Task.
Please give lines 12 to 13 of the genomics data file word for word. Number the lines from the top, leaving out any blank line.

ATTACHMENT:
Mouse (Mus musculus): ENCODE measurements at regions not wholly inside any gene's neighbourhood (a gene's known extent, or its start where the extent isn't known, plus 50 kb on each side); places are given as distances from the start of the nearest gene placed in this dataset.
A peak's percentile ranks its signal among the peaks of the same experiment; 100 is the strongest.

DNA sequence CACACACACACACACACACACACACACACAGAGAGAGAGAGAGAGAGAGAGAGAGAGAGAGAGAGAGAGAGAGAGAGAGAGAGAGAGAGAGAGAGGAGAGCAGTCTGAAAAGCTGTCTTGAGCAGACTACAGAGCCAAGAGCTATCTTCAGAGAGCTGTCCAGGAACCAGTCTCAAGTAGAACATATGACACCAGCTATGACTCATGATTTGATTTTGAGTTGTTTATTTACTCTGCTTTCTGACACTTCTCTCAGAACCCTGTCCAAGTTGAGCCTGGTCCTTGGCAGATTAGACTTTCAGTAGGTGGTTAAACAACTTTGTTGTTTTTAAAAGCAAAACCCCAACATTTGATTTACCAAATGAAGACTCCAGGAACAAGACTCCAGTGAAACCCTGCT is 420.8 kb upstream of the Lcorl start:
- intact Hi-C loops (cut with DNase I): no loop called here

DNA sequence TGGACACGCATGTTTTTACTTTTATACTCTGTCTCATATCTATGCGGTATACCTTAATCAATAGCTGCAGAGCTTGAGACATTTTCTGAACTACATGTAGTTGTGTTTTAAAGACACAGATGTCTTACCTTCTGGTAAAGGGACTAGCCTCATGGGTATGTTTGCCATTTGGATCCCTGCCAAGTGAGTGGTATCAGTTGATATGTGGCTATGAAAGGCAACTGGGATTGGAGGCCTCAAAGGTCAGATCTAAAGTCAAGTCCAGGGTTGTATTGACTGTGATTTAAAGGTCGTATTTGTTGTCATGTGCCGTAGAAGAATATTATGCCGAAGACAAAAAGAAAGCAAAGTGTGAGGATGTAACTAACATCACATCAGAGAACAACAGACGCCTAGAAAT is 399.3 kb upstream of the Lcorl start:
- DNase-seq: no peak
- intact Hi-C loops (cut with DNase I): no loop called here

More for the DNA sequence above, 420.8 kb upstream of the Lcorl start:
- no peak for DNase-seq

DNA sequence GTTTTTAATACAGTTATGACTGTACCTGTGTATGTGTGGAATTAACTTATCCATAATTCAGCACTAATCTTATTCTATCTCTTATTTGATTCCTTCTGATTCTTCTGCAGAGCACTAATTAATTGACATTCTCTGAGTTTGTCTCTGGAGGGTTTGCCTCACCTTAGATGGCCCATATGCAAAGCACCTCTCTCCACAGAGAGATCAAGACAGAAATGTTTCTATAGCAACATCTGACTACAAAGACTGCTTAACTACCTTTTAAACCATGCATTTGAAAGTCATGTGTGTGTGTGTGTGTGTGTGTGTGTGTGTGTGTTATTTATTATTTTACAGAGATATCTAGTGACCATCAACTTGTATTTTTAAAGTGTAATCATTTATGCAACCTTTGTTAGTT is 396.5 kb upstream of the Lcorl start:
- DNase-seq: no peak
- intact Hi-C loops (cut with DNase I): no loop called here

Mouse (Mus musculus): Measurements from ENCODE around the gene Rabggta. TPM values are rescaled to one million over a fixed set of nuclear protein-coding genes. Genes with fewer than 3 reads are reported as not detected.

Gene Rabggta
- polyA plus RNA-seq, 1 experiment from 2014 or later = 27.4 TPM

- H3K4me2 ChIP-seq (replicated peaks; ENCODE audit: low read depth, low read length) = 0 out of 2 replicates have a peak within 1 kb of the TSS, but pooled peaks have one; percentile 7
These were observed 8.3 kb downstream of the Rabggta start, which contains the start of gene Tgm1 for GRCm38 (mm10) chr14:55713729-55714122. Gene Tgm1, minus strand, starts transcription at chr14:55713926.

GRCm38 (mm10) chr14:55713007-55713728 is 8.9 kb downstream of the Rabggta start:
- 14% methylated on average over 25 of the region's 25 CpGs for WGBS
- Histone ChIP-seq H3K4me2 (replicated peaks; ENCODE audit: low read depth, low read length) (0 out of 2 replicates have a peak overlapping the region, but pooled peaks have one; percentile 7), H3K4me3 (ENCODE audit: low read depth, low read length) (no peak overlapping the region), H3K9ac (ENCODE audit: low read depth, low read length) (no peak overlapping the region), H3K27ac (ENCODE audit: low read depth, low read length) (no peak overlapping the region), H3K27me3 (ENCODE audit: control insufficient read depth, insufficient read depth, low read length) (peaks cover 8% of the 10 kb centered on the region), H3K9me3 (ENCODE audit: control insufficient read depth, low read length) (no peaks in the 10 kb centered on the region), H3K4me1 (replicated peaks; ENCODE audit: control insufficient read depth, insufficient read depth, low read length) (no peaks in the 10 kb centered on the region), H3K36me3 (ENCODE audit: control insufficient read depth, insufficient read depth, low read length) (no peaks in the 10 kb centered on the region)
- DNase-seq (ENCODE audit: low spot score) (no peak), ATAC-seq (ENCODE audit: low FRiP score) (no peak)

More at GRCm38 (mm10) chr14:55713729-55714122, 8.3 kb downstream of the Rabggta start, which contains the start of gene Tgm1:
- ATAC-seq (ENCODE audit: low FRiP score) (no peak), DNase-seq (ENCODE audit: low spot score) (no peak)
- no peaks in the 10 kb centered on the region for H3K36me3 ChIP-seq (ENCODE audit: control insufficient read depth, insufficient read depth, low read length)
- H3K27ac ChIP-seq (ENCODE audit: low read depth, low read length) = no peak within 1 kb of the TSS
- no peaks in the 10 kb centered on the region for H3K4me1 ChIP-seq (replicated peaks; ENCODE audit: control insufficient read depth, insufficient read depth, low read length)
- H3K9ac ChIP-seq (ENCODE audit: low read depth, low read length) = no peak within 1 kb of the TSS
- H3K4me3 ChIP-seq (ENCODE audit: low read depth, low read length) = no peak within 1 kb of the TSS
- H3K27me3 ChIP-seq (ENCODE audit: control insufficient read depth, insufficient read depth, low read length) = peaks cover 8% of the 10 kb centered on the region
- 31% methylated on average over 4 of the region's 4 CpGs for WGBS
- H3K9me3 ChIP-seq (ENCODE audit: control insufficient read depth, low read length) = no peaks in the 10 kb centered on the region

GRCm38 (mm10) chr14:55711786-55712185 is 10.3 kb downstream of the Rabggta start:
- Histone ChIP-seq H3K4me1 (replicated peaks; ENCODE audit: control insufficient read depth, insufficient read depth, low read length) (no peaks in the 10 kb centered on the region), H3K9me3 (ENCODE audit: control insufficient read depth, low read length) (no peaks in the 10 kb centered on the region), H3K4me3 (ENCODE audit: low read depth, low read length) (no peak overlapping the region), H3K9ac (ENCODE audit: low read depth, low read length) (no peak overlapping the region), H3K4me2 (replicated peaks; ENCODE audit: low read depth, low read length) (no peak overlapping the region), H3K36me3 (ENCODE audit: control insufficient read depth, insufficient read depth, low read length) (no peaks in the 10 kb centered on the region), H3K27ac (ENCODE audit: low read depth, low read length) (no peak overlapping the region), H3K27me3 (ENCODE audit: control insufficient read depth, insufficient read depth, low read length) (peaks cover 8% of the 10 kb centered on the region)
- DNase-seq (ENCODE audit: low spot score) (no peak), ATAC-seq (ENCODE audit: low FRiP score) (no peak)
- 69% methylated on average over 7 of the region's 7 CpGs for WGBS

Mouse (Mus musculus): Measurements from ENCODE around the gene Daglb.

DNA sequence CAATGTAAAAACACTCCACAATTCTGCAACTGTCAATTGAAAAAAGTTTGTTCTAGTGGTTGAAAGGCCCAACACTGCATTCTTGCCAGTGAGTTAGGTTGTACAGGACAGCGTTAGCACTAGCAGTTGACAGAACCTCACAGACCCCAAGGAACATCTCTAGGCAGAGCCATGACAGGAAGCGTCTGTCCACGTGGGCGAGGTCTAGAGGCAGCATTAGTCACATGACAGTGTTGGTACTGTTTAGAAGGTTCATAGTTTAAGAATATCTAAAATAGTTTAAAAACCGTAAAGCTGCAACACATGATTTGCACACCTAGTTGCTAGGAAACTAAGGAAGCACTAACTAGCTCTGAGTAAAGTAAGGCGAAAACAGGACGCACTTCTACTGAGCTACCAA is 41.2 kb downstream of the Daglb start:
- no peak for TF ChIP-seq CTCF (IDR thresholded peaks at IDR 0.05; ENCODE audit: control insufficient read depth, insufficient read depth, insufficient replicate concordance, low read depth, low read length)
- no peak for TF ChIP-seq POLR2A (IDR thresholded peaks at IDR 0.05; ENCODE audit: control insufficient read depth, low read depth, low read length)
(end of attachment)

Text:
- intact Hi-C loops (cut with DNase I): no loop called here

Mouse (Mus musculus): Measurements from ENCODE around the gene Rabggta. TPM values are rescaled to one million over a fixed set of nuclear protein-coding genes. Genes with fewer than 3 reads are reported as not detected.